The Ziegler House, quite substantial at four-and-a-half stories (plus basement) in height and thirty-seven-and-a-half feet in width, has a beautifully detailed, symmetrical three-bay front facade. Bottomley successfully and creatively adapted an elegant neo-Georgian style design to an urban town house. Among its notable features are the Flemish bond brickwork with burnt headers, splayed lintels, and end quoins; the entrance with a bowed-arched pediment; multi-pane wood sash windows and paneled shutters; the modillioned cornice; the steeply-pitched, grey slate-covered roof with dormers and end chimneys; and the wrought-iron fence with brick piers at the sidewalk line. Since William Ziegler’s death in 1958, the house has been used for offices, including those of architects Welton Becket & Associates, the Radio Advertising Bureau, Inc., and Allied Bank International. The Ziegler House is a rare surviving unaltered, revival-style town house in Midtown, an area dominated by tall office buildings.
East 55"’ Street, between Park and Lexington Avenues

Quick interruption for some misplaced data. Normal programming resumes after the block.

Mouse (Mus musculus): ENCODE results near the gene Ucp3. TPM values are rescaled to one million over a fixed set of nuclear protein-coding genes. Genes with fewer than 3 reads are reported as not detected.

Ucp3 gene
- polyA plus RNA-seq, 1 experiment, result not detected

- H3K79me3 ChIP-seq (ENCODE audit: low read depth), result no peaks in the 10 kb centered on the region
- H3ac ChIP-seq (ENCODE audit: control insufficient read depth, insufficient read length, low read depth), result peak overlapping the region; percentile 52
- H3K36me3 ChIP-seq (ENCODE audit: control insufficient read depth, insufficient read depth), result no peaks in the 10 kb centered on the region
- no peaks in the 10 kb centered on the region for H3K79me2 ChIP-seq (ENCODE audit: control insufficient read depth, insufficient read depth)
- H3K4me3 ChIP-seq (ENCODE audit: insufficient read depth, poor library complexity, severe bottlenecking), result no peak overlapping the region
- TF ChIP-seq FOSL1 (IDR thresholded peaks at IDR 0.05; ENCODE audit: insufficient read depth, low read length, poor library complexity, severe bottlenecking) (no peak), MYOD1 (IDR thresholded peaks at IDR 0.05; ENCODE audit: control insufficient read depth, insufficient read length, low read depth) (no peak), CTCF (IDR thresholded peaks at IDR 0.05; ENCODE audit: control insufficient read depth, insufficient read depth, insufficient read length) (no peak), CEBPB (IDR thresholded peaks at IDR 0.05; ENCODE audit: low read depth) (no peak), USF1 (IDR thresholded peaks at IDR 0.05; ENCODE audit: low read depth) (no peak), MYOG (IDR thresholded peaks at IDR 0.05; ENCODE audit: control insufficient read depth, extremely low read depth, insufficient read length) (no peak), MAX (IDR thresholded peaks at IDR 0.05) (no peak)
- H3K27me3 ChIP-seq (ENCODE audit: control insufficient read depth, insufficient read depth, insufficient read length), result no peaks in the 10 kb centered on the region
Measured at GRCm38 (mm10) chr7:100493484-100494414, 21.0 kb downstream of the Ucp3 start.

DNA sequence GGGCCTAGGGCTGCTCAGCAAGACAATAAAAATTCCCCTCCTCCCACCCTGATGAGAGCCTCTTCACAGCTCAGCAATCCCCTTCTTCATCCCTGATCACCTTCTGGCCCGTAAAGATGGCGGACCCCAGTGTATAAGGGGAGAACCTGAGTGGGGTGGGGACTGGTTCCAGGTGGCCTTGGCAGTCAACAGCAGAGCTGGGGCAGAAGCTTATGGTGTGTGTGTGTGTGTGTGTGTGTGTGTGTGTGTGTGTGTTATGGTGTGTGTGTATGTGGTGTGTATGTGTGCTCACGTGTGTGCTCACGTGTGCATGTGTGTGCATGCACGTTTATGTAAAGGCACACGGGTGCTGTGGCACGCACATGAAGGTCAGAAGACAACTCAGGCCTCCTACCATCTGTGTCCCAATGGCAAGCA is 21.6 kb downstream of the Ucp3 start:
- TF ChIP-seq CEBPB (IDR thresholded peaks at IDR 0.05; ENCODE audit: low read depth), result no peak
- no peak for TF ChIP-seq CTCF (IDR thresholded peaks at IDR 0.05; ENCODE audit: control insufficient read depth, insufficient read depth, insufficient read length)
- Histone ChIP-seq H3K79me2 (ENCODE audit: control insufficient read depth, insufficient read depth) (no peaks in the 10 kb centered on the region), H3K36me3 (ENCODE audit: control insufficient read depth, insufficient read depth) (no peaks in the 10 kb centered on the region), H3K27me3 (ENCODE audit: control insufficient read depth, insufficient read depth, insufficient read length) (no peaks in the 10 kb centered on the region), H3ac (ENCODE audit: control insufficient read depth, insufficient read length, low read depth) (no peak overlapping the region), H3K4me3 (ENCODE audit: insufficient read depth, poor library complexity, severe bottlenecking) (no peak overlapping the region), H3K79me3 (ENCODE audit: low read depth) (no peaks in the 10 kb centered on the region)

The neighborhood of today’s eastern Midtown Manhattan was largely developed after the Civil War. Initially, the area to the east of the railroad tracks running along Park Avenue was considered to be less desirable than that closer to Fifth Avenue, which was where the wealthy moved. East 55th Street, between Park and Lexington Avenues, was developed with speculatively-built rowhouses for the upper-middle class in the late 1870s, following the construction of the Central Synagogue (Congregation Ahavath Chesed)( 1871-72, Henry Fernbach), 652 Lexington Avenue.J The covering of the railroad tracks and the construction of Grand Central Terminal (1903-13, Reed & Stem and Warren & Wetmore),3 at East 42nd Street and Park Avenue, initiated changes in the character of the neighborhood. The vicinity of the terminal was redeveloped with office buildings, while Park Avenue north of the terminal became fashionable for residences and apartment buildings.
On the nearby side street blocks, older rowhouses were purchased by very wealthy owners, who hired architects to design new town houses or to alter existing buildings with new facades.